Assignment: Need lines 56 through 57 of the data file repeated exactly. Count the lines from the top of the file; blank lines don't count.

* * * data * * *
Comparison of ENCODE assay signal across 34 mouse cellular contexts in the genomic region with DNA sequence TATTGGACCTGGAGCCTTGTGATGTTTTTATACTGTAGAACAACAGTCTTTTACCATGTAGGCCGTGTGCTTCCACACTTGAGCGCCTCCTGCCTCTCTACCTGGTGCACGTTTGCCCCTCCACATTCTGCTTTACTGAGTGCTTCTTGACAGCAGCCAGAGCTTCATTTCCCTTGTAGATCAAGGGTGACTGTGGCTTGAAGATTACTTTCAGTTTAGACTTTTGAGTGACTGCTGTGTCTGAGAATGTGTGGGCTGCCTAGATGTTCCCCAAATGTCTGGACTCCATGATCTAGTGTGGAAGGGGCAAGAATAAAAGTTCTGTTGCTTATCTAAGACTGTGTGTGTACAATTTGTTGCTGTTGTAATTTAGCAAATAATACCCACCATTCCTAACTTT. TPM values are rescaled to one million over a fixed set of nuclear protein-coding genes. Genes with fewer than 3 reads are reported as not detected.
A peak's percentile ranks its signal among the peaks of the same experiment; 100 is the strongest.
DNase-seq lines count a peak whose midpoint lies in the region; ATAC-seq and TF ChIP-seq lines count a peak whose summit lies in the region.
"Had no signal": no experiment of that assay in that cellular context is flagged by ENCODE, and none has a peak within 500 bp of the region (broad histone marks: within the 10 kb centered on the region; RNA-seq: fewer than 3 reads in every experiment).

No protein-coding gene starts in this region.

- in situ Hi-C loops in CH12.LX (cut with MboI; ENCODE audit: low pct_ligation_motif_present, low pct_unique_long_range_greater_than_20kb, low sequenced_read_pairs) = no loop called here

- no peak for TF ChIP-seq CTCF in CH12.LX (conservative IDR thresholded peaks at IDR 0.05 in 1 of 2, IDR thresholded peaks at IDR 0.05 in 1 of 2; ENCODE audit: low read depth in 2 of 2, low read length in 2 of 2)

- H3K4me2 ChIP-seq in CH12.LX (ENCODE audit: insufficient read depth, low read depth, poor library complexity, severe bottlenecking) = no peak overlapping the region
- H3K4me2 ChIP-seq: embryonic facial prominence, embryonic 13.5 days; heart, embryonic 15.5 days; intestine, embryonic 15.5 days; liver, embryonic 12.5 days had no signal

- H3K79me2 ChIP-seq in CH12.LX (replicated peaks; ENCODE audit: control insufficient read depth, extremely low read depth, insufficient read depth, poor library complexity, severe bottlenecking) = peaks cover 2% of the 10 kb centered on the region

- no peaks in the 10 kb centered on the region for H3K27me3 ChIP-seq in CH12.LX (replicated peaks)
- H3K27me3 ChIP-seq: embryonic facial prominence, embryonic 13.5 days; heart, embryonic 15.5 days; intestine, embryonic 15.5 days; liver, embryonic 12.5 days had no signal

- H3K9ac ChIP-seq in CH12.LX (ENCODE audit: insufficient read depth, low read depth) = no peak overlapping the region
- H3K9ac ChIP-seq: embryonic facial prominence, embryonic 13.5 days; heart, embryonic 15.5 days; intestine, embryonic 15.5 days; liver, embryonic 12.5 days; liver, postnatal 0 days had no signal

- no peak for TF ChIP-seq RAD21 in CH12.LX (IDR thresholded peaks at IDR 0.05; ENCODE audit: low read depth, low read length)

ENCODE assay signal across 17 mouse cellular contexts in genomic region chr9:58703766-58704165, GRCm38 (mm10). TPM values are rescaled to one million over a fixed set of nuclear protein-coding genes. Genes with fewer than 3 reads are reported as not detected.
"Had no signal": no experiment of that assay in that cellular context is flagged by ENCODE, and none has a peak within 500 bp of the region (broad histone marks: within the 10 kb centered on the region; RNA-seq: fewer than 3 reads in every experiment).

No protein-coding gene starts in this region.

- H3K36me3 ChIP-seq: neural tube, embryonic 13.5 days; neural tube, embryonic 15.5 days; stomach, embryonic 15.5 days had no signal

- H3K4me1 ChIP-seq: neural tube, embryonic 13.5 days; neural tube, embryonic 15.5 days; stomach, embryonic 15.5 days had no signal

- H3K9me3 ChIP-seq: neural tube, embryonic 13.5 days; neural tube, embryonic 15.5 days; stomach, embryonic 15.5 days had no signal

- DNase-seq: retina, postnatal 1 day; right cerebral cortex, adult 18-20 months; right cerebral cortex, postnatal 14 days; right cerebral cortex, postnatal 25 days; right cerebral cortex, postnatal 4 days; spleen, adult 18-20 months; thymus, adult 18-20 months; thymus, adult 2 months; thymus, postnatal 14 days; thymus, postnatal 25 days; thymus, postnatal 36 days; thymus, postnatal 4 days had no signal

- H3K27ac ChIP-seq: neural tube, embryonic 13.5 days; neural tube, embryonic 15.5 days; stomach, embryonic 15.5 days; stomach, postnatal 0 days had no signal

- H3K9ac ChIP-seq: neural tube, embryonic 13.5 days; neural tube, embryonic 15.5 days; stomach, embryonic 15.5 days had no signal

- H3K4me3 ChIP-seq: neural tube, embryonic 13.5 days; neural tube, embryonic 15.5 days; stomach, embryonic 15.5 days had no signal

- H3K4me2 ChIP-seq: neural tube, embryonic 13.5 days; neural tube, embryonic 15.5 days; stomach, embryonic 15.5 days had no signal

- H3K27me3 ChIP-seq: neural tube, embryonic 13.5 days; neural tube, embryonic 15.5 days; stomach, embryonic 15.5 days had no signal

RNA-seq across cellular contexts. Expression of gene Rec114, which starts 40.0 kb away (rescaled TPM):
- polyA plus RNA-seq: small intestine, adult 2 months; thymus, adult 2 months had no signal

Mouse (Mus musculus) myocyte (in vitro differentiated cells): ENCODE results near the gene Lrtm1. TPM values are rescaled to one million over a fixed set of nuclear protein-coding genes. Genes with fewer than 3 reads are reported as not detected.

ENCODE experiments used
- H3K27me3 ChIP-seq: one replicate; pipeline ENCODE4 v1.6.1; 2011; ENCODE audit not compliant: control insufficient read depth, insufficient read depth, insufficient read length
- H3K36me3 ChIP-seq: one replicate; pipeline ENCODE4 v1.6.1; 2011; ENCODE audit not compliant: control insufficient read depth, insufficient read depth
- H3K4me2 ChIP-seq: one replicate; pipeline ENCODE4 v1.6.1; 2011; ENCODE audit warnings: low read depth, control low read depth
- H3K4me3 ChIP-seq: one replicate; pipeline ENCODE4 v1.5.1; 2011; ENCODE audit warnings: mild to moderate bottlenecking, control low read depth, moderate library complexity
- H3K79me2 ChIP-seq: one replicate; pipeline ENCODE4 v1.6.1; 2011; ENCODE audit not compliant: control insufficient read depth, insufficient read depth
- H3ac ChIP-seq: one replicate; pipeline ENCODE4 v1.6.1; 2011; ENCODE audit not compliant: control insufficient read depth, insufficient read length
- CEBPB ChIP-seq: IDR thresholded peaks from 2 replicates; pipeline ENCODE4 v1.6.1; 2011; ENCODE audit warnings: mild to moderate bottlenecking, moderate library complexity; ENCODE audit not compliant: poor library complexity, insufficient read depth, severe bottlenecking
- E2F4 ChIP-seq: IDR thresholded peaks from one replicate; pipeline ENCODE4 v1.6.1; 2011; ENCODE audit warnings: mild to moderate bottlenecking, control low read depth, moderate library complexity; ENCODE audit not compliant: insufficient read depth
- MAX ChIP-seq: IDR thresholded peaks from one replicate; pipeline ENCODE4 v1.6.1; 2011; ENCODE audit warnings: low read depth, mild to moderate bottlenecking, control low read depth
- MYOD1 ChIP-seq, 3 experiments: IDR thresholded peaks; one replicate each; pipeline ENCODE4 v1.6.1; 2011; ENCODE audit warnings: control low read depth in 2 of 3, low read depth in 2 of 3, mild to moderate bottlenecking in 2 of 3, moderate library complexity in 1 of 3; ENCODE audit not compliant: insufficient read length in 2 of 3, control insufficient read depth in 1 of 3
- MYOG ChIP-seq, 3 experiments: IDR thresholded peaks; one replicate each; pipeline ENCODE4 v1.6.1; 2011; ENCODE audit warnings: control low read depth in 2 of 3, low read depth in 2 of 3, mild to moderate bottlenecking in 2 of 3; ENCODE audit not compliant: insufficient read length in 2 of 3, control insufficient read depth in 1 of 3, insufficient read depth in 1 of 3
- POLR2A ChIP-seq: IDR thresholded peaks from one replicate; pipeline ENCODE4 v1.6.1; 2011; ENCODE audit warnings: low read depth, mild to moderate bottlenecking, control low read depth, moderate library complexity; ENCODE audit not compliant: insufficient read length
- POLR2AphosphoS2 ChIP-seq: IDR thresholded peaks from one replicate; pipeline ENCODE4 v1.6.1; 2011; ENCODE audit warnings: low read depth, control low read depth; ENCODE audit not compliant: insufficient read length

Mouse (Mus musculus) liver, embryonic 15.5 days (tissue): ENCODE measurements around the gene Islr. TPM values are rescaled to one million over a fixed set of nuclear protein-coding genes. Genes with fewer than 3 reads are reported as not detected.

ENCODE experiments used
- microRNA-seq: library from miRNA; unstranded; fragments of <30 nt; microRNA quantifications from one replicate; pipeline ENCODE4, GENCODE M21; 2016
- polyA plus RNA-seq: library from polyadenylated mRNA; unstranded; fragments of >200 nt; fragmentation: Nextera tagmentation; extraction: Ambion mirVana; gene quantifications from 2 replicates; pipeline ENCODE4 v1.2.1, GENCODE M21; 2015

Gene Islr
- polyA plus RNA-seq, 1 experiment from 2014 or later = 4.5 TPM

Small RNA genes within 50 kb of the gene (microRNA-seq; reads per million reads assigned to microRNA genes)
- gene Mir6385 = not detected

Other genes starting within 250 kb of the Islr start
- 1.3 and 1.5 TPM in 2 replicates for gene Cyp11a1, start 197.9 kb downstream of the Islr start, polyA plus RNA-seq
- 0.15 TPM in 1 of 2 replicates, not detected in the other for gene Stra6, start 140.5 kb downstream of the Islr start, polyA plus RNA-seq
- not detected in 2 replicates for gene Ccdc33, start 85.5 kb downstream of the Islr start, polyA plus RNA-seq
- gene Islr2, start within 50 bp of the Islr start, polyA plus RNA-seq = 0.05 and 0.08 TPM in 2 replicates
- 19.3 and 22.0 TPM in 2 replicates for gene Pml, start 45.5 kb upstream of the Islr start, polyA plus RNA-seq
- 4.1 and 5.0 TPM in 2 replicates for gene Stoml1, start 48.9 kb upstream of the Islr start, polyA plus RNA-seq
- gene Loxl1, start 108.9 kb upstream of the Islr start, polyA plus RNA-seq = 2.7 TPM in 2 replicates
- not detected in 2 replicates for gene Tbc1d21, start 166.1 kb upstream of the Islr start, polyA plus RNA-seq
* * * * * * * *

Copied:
- not detected in 2 replicates for gene Ccdc33, start 85.5 kb downstream of the Islr start, polyA plus RNA-seq
- gene Islr2, start within 50 bp of the Islr start, polyA plus RNA-seq = 0.05 and 0.08 TPM in 2 replicates